Joggling board

Since I’ve been doing more woodworking lately and there is one piece of furniture that is unique to South Carolina — I thought I’d make one.

It’s a Joggling board. As you can see it rocks from side to side. 

I’d seen them around at some of the historical sites, so I thought I’d made one for our front porch for my wife’s Christmas. Mine (6 feet long) is not as large as an official board, since those are 10-16 feet long. My porch just couldn’t pull a real one off.

It is also not painted the ‘official’ Charleston Green (which is really closer to black than green). I added some large cup holders on the end — after all it is the 21st century.

There are a variety of stories about its origin, such as:

Also from a flexibility perspective, if I put some chocks under it, it could also be used as an outdoor buffet. 


Crafting a Cantilevered Wine Holder

You’ve likely seen these around:IMG_20180822_070319596

Cantilevered wine holders are a decorative way to display a bottle. We were doing a fund-raising activity, so I made a number of these and decided to document in detail the process to build the wine holder. Only a few bottles were killed during the creation of this document

If you make one, let me know. If you see anything you’d do differently, I’d like to hear about that too.

Laser scribing for Woodworking

Recently, I’ve started a new area of experimentation – laser scribing inserts for woodworkers. Below are a few examples of my initial efforts:

IMG_20180810_051946406These are one inch wooden slugs that have been laser scribed with an image and some text.  My neighbor and I invested in this device together and in order to get our investment back, we’re planning to charge $1.50 per wooden coin for those using an existing design. If someone wants their own graphic, they can send it to me. It will be an additional $15 (one time) for me to set it up. If they want exclusive use of that graphic, it will be $20.

Embedding a wooden coin like this into the back of a project can really set it off and show the pride in your work.

It has been a crazy month

Since the last time I blogged, I have become a board member and performing the role of Advanced Training Director of the Sun City Hilton Head Woodworking and Modelmakers Guild. These are volunteer positions, but that doesn’t mean they don’t keep me busy.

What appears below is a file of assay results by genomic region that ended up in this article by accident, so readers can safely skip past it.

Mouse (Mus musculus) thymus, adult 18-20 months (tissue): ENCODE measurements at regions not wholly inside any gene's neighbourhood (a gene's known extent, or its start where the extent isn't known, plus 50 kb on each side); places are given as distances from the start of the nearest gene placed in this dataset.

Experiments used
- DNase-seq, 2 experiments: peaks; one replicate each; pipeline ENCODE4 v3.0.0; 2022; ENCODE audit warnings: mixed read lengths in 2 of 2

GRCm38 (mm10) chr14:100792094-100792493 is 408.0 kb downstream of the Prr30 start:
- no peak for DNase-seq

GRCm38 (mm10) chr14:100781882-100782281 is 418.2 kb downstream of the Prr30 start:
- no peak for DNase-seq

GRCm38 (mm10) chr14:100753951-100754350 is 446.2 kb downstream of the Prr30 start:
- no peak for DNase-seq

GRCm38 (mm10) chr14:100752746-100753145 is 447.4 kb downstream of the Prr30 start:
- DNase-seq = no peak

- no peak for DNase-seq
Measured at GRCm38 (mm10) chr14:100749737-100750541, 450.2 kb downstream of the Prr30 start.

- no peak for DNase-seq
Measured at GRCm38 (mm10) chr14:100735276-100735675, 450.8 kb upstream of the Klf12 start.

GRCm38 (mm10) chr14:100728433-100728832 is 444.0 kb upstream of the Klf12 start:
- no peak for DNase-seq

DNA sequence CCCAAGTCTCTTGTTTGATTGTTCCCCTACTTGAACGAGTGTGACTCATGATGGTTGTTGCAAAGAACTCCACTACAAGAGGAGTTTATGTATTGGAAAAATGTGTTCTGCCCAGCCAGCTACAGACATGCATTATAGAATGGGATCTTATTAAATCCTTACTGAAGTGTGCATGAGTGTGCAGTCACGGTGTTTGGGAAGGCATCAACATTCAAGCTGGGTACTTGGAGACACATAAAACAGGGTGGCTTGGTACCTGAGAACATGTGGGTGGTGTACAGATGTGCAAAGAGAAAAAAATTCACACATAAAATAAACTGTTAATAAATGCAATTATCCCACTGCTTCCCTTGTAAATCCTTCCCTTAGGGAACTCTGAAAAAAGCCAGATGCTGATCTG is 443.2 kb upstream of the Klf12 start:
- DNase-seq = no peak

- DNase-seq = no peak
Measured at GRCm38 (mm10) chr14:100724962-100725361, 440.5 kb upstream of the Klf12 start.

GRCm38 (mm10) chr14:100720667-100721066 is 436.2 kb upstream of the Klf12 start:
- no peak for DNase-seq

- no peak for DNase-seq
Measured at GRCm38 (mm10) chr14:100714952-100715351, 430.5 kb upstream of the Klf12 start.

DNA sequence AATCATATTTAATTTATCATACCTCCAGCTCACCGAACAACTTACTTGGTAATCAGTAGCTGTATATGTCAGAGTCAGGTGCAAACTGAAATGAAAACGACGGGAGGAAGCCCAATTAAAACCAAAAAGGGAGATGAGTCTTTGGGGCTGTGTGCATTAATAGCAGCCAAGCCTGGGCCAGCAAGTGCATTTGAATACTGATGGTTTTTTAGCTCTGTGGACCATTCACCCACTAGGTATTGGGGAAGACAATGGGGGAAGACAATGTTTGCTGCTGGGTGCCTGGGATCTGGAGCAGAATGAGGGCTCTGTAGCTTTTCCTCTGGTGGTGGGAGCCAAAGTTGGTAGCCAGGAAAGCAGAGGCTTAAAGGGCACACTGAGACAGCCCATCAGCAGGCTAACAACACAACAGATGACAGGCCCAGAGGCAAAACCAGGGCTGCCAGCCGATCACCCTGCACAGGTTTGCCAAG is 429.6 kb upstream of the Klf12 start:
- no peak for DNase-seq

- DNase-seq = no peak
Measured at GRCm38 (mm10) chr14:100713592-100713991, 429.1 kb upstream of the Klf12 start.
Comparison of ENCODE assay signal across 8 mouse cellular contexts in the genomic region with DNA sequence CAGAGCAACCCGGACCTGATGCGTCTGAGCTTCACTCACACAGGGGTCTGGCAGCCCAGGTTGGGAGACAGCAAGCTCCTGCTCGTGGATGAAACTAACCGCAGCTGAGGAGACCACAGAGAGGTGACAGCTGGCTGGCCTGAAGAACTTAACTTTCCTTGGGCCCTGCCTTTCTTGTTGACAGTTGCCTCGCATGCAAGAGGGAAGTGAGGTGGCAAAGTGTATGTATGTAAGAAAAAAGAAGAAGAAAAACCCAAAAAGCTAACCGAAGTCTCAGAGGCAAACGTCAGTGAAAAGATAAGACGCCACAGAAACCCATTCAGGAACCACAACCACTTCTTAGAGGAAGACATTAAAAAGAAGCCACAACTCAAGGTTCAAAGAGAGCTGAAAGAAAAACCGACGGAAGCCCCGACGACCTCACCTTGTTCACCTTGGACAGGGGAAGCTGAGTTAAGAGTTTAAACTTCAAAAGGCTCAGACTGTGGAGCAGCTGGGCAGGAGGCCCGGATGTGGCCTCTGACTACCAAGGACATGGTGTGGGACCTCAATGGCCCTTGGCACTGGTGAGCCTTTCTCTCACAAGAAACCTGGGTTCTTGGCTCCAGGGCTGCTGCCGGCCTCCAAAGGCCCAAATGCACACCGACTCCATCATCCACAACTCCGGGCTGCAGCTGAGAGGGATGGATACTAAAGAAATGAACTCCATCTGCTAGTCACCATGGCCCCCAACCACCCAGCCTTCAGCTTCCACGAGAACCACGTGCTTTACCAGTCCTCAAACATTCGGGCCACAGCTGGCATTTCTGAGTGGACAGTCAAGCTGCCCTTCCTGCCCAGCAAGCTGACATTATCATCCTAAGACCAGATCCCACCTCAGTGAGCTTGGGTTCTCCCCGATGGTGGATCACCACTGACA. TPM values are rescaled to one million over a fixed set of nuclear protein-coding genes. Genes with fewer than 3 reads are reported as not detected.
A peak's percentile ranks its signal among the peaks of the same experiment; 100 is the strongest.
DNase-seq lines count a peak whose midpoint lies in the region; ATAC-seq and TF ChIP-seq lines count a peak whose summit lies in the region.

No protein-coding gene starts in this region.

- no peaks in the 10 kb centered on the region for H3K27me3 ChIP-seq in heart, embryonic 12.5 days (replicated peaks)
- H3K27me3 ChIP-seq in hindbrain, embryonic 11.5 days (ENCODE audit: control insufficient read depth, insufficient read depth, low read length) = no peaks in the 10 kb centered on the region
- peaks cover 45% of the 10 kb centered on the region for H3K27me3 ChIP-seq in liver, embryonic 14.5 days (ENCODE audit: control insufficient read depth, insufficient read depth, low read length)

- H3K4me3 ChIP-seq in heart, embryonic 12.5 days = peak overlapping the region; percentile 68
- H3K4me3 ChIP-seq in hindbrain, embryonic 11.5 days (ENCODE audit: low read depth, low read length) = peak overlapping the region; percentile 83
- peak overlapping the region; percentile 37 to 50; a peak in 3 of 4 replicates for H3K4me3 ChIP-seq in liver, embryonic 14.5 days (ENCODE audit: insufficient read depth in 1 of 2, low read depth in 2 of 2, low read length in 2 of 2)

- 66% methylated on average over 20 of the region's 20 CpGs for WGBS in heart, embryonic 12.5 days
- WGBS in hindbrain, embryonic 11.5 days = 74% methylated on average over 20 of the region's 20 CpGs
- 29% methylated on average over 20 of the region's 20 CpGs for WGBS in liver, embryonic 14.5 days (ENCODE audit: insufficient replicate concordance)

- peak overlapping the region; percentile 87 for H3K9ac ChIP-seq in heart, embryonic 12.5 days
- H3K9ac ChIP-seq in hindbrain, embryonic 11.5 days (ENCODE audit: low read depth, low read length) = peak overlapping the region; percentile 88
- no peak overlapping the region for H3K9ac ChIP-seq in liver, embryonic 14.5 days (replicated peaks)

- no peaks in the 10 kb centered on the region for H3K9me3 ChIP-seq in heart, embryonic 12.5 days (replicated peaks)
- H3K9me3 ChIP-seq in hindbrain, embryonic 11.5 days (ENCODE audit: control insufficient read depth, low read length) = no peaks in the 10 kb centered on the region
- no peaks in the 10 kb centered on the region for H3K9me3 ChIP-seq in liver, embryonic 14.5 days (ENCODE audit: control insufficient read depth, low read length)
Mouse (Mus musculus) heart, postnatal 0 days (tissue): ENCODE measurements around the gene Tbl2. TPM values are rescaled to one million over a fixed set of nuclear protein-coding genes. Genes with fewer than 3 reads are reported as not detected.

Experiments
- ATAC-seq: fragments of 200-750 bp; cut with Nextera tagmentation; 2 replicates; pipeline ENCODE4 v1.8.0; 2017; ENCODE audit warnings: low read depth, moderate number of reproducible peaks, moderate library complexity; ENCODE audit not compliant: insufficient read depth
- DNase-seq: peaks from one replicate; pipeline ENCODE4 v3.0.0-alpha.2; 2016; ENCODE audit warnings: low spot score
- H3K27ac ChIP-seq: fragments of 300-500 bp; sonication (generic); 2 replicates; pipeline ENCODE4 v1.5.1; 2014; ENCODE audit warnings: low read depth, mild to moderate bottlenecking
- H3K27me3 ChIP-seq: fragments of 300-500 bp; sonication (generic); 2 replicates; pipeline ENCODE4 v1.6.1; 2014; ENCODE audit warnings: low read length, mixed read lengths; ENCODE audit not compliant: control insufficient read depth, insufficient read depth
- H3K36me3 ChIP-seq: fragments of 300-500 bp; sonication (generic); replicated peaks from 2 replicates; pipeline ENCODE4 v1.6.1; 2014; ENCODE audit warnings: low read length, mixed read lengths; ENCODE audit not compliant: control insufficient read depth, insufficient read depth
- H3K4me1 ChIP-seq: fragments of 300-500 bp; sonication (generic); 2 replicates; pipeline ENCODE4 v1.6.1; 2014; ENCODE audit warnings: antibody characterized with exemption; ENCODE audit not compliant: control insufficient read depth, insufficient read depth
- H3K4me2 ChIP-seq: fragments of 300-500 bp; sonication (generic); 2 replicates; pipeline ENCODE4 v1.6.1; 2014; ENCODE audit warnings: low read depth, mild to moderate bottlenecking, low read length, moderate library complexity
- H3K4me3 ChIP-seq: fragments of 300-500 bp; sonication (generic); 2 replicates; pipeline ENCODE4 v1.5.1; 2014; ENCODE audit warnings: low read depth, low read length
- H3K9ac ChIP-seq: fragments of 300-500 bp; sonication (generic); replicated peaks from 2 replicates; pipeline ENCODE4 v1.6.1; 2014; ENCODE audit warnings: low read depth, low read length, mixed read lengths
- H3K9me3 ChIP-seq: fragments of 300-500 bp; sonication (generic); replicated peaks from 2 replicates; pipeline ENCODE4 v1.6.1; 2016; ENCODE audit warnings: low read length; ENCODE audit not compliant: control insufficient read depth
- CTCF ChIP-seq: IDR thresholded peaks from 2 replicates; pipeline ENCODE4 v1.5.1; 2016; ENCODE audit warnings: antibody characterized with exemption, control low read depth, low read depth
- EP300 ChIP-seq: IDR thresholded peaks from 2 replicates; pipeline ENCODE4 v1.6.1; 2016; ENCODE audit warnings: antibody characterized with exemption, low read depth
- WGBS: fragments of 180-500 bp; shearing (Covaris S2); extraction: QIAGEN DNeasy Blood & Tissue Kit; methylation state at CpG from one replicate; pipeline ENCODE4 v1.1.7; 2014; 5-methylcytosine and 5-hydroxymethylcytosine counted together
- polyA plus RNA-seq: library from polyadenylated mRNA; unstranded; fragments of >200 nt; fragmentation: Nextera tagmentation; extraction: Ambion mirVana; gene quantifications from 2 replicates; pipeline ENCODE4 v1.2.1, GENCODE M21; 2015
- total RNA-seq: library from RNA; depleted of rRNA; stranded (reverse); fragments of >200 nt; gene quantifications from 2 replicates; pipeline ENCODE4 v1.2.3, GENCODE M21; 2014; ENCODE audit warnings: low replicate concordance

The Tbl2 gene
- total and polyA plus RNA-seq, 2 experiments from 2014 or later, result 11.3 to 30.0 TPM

There are over 800 members of the guild. We are in the process of rolling out Eventbrite to manage the scheduling of our training classes. By my best estimate (just for Advanced Training), there are approximately 140 training sessions, across 45 classes and 25 unique topics, before the end of the year. It’s a pretty active group.

A simple, collapsible, decorative wood bowl

Since I’ve moved to Sun City Hilton Head, I’ve done a great deal more woodworking than I have every done before. I’ve modeled most of these efforts in SketchUp or Microsoft 3D Builder before tackling anything too difficult.

The following are a couple of simple designs I’ve created for those getting started in woodworking. They look interesting, without being too complicated.

One is a Pineapple shaped bowl and the other is a bowl shaped like a Pumpkin. Both use the same technique to use a single piece of wood (about an inch thick) to form the handle and a spiral cut piece that can be expanded to form a bowl. When made properly, the piece can me laid flat or expanded into a bowl. Pegs can be used to attach the handle to the bowl.

Here is the Pineapple:

pineapple bowl

I’ve found it works best to print the design on an 11×17 piece of paper. Tape it to the board. Cut out the design with a scroll saw or sabre saw. Then align the parts and determine where the holes need to be cut for the pegs, so the handle can fully extend and expand the bowl. You may need to cut the handle down to fit.

Here is the Pumpkin (I am going to try this one on an 8 1/2 x 11 sheet of paper):

pumpkin bowl

Here is what an Apple bowl looks like fully extended – my wife got that when she was teaching and it inspired me to create the other designs.

Apple bowl

Woodworking and Yard Dice

diceAn interesting game my daughter recently showed me was Lawn Farkle or Lawn Yahtzee. For these games, you’ll need 5-6 lawn size dice. When I looked on-line, these dice ranged from about $30 up to $100 for a set of 6. Naturally, I thought I should be able to make these with stuff I had lying around. It did turn out to be a bit more work than I expected.

This post is a summary to make these (not so little) gems. I have a more detailed version (with pictures) if anyone is interested.

1)      First, you start with a 24” 4×4 or two glued together 2x4s to make about 24 inches that are 3 ½ inches on a side, since we’re going to turn them into 3 ½ inch wooden cubes. Be aware of where the knots in the wood are located, since you may need a longer piece of wood to work around these flaws.

2)      If you are using 2x4s.